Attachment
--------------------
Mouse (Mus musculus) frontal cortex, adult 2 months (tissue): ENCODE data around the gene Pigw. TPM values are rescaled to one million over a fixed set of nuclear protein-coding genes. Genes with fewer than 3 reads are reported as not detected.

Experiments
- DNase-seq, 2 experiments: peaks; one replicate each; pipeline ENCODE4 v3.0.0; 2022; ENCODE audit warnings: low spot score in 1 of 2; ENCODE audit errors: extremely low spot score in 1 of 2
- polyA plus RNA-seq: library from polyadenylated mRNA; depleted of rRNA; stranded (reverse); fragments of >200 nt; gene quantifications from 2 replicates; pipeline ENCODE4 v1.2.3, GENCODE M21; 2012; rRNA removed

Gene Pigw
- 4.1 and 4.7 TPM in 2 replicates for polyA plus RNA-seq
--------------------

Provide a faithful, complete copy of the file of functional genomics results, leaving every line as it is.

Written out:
Mouse (Mus musculus) frontal cortex, adult 2 months (tissue): ENCODE data around the gene Pigw. TPM values are rescaled to one million over a fixed set of nuclear protein-coding genes. Genes with fewer than 3 reads are reported as not detected.

Experiments
- DNase-seq, 2 experiments: peaks; one replicate each; pipeline ENCODE4 v3.0.0; 2022; ENCODE audit warnings: low spot score in 1 of 2; ENCODE audit errors: extremely low spot score in 1 of 2
- polyA plus RNA-seq: library from polyadenylated mRNA; depleted of rRNA; stranded (reverse); fragments of >200 nt; gene quantifications from 2 replicates; pipeline ENCODE4 v1.2.3, GENCODE M21; 2012; rRNA removed

Gene Pigw
- 4.1 and 4.7 TPM in 2 replicates for polyA plus RNA-seq